Recalling the acrimony that surrounded Wal-Mart’s push into our community a few years ago, I wonder how the citizens of the Comox Valley would respond if a major multinational corporation were to come up with a proposal so controversial that it would dwarf the local Wal-Mart debate by comparison. A proposal that would create thousands of highly paid new jobs and attract a slew of support businesses to the valley region. But one that would have grave concerns surrounding the environmental and social impact on our community. Can you imagine the rancour and spittle that would fly with the announcement of a major gold mining development beside the Comox Glacier? Fortunately such a proposal would not involve the actual use of slave labour, as it did under Roman, Egyptian, Indian, Phoenician and other empires of history, but the mining of gold from a site located beside the primary watershed of the Comox Valley would clearly have an extraordinary impact on life as we know it in this region.
So you can perhaps picture the controversy brewing around the Pascua Lama project, Barrick Gold’s (ABX-TSX) proposal to mine over 18 million ounces of gold, representing nearly 20% of their proven and probable reserves, from a site adjacent to two glaciers straddling the Chilean and Argentinean borders. A portion of the orebody lies directly under the glaciers, and Barrick had initially planned to “relocate” 816,000 cubic meters of ice from the area in order to facilitate access to the gold and lessen the environmental impact of their activities. The citizens who live and farm downstream of the glacial melt have some objections, and somehow I don’t think a proposal of that nature would go over too well in the Comox Valley either.
Barrick is under considerable pressure on a number of fronts to mitigate any and all environmental risks involved with this mine’s operations. As one of Canada’s dwindling number of home-based, multi-national corporations, Barrick’s shareholders will include the majority of Canadian citizens, who own a piece of the company either directly, or indirectly through their mutual fund or pension plans. While to date it’s likely that only a small percentage of individual shareholders are even aware of the debate surrounding the Pascua Lama project, the socially responsible investment (SRI) community has noticed, and a coalition of ethical money managers will take Barrick to task at their 2006 annual general meeting (AGM) if an ongoing dialogue regarding the project does not yield satisfactory results.
Regrettably, Barrick has not delivered on a number of other issues relating to environmental, social and governance (ESG) performance, and as a result, Canada’s chief provider of research on ESG to the investment community, Michael Jantzi and Associates, has recommended that Barrick be deemed ineligible for investment portfolios that are managed in accordance with criteria in the areas of community relations, aboriginal relations, occupational health and safety, environmental performance, and/or human rights.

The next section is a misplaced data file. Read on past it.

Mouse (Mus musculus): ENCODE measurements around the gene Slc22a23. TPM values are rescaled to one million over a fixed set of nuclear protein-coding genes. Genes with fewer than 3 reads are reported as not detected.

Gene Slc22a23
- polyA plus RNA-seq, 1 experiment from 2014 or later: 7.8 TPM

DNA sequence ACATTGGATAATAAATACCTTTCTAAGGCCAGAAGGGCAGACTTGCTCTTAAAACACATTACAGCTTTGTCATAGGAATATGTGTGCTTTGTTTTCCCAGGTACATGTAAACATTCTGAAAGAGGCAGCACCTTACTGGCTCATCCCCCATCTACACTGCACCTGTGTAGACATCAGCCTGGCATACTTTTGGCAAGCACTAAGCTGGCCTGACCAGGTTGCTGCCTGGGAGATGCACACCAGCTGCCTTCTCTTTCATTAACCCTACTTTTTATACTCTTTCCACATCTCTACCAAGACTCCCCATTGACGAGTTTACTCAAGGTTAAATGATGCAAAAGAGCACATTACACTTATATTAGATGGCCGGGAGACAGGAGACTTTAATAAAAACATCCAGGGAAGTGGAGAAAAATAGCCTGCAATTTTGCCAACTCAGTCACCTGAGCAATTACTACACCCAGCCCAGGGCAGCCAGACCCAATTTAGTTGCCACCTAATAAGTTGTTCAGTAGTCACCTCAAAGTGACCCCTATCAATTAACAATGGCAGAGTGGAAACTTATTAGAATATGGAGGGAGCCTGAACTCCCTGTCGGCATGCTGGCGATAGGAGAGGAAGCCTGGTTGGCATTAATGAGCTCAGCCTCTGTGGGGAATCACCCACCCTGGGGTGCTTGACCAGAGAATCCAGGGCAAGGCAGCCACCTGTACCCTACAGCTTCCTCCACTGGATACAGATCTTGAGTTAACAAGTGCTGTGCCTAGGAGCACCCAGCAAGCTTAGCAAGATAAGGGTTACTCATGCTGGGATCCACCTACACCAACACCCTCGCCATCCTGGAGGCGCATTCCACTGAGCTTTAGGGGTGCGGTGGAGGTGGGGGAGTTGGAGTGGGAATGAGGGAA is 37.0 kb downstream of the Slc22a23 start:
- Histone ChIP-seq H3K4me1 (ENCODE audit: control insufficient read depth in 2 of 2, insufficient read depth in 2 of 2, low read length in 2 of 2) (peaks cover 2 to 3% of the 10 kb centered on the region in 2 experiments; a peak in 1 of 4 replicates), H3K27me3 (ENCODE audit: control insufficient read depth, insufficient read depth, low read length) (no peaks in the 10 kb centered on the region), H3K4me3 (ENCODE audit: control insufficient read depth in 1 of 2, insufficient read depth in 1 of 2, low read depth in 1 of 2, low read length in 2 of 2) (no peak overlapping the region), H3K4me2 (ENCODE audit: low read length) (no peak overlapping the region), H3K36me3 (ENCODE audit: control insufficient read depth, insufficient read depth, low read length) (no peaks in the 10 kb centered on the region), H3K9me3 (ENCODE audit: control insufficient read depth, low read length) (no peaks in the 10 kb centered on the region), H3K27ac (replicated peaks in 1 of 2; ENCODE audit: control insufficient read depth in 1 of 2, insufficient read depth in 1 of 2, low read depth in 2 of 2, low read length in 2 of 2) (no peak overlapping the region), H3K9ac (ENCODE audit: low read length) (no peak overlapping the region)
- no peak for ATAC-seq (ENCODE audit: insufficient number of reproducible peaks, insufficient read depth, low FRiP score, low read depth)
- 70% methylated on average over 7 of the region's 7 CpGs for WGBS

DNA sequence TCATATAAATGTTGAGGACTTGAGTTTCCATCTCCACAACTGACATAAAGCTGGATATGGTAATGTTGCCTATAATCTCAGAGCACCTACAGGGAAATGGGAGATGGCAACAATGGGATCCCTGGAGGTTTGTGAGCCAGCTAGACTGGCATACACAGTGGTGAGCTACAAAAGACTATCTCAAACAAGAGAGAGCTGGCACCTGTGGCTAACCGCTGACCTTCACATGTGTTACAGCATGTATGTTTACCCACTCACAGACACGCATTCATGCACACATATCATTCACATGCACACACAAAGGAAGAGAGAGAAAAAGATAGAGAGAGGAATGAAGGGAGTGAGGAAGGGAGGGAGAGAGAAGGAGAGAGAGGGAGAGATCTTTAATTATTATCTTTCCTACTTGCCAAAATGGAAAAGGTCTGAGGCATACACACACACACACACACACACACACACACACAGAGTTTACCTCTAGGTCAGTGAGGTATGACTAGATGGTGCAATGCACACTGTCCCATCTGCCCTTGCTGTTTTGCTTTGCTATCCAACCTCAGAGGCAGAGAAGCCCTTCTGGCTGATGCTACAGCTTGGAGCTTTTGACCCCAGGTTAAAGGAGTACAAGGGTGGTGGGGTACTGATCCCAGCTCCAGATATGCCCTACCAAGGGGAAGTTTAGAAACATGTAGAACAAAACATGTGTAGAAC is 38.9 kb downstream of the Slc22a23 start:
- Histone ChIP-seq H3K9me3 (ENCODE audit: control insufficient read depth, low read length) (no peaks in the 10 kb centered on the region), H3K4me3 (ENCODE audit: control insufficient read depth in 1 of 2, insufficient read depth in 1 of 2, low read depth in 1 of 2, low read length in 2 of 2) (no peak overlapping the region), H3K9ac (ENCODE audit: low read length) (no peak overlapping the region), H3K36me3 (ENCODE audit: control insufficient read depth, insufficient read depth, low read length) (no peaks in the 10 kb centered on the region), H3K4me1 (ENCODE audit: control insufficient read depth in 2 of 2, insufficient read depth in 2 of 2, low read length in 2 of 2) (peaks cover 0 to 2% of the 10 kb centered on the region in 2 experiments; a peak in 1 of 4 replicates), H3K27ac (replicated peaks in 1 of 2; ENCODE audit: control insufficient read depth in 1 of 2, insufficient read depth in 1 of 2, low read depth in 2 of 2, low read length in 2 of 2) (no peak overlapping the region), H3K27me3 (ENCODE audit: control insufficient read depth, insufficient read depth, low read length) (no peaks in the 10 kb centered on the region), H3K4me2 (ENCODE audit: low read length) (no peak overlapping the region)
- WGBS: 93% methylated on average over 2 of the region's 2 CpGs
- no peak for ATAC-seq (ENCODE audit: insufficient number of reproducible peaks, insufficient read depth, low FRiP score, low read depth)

It is difficult to gauge the effect such an initiative might have on the actions of Barrick management. If some, or even all of North America’s socially responsible fund companies decide to divest themselves of Barrick shares, the impact on Barrick’s share price would likely be short-term and minimal. If the managers of Canada Pension Plan assets were to do the same, Barrick would likely be much more accommodating on a number of issues they face.
The aim of the SRI community is not, however, to have the world divest themselves of Barrick shares, just as the aim of the anti-Apartheid movement of the 70’s and 80’s was not to have the world divest from South Africa. According to a prominent manager of SRI funds in Canada, “Our ultimate objective is to see publicly-traded corporations advance long-term wealth creation in support of a more just and sustainable world.” Quite a mouthful, and certainly not an evolution that is achieved overnight. But exercising one’s rights as a shareholder is surely one of the more effective ways to sway corporate management. And it’s not about winners and losers; it is about collaborative partnerships between all stakeholders – investors, employees, suppliers, customers and communities.
Barrick’s rebuttal to it’s Pascua Lama critics is prominently featured on their website at www.barrick.com under the “Corporate Responsibility” banner. They are devoting significant effort to publicizing their social and environmental commitments across the entire range of company operations. Barrick certainly has it right when they say, “Good corporate citizenship is a calling card that precedes us wherever we go.” And so is bad.
An environmental calamity at any of Barrick’s operations would leave them vulnerable to litigation and reparations that could have long lasting effects not just on the value of their shares, but on the lives of those in the communities where they operate. These days, investment policy increasingly accounts for a ‘triple bottom line’, where benefits and risks are measured across social, environmental and financial criteria. I for one think that Barrick understands this, as it is surely one of the keys to their future success.